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Grip and rip your racket, don’t strangle and mangle

July 21, 2010

Back in the day, during the tennis boom, I used to remind players to relax their grip tension instead of attempting to transform their racket handle into sawdust.

    Long since made irrelevant with the introduction of metal rackets, then followed shortly thereafter by those made of exotic “space age” materials, my advice adapted to suggesting that they avoid turning their grips into molded foam dust.

    Either way, most players are unknowingly putting a severe stranglehold on their racket, reducing power potential dramatically, not to mention setting themselves up for wrist, elbow and shoulder injuries that will manifest themselves over time.

    “But the racket twists in my hand if I don’t hold it tightly,” I’m often told.


    Racket torque is caused by not getting the ball squarely on the sweet spot. Period. King Kong  would not be available to prevent it if the ball is struck laterally off center.

    Solution: try really watching the ball instead.

    On a scale of 1-10 — 1 representing that creepy non-handshake and 10 being a death grip — aspire to maintain no more than a 5. And that’s the max occurring right at impact, since there’s a natural tendency to “squeeze-up” at that moment.

    In between shots, in the midst of a point, barely hold the racket in your dominant hand (call it a 3). When recovering for the next ball, or when poised at the net in doubles trying to get involved, the non-dominant hand should simultaneously secure the racket gently in the ready position whether you’re a one-handed or two-handed backhand player.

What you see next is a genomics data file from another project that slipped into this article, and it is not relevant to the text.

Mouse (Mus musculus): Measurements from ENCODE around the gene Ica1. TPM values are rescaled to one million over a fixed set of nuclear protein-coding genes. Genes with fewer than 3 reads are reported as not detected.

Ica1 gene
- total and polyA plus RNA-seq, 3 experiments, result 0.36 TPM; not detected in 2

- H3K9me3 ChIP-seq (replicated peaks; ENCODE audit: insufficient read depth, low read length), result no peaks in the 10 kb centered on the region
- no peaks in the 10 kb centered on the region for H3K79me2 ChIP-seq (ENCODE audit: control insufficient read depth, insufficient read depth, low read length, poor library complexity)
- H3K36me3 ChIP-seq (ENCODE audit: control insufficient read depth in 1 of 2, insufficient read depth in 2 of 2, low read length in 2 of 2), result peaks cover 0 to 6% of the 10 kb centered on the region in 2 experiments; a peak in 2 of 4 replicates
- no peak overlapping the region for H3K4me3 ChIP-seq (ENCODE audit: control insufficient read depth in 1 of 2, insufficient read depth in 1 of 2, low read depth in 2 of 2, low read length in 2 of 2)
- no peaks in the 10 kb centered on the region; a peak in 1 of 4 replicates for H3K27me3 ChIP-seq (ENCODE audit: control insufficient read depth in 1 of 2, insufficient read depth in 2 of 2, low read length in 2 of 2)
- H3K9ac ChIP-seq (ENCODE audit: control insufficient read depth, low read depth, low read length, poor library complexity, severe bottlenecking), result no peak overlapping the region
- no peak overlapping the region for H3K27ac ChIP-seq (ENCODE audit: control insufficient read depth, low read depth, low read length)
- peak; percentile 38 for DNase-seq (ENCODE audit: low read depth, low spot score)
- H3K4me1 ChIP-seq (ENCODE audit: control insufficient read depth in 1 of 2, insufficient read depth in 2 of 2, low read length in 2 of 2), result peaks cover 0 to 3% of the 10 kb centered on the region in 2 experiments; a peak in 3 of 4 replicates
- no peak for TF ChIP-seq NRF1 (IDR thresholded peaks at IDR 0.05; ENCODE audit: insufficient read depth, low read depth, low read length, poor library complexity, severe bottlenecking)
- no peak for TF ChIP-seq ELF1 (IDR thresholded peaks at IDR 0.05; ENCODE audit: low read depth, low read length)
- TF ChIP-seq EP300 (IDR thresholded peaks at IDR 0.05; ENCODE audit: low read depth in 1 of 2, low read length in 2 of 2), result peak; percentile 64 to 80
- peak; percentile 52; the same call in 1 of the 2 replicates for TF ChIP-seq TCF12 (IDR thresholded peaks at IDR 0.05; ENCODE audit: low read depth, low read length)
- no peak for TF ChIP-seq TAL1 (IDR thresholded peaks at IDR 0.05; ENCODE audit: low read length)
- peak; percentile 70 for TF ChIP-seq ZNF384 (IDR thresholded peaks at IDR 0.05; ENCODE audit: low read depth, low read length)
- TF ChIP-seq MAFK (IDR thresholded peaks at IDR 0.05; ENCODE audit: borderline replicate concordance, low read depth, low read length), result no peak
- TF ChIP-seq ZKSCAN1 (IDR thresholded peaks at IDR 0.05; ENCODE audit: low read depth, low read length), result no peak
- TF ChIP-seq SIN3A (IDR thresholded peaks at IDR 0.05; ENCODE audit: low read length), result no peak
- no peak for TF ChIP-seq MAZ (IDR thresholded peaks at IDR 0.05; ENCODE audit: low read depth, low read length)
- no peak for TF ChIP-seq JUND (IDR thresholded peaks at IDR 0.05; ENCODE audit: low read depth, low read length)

Between the points themselves, if you suspect that you’re a death gripper — then you probably are — it’s not a bad idea to carry the racket at its throat in that non-dominant hand while relaxing the hitting hand/arm until it’s time to ready yourself for the next point.

    Regarding the role of grip size in the mix, use the largest size that’s still comfortable to create as much hand-on surface as possible. This will help negate any poor ball watching off center strikes, and promote reduced muscle tension. On average that’s a 4 3/8 for women and 4 1/2 for men, but there’s plenty of room for individual preference.

    Finally, don’t play on the cheap. Replace your grip often, preferably with high friction white overgrips that are inexpensive and readily show the dirt, grease and grime that builds up quickly. Any brand will do and they are easy to find.

    Black grips, either the original one that comes with the racket or replacement overgrips, mask this deterioration into slipperiness, elevate grip tension, undermine performance and place your arm in jeopardy.

    So yes, grip and rip, or strangle and mangle. Player’s choice!

    Jak Beardsworth (USPTA) is based at the Crowne Plaza-Lake Placid Resort. He can be contacted by e-mail at, by phone at 941-626-0097, or through his website:

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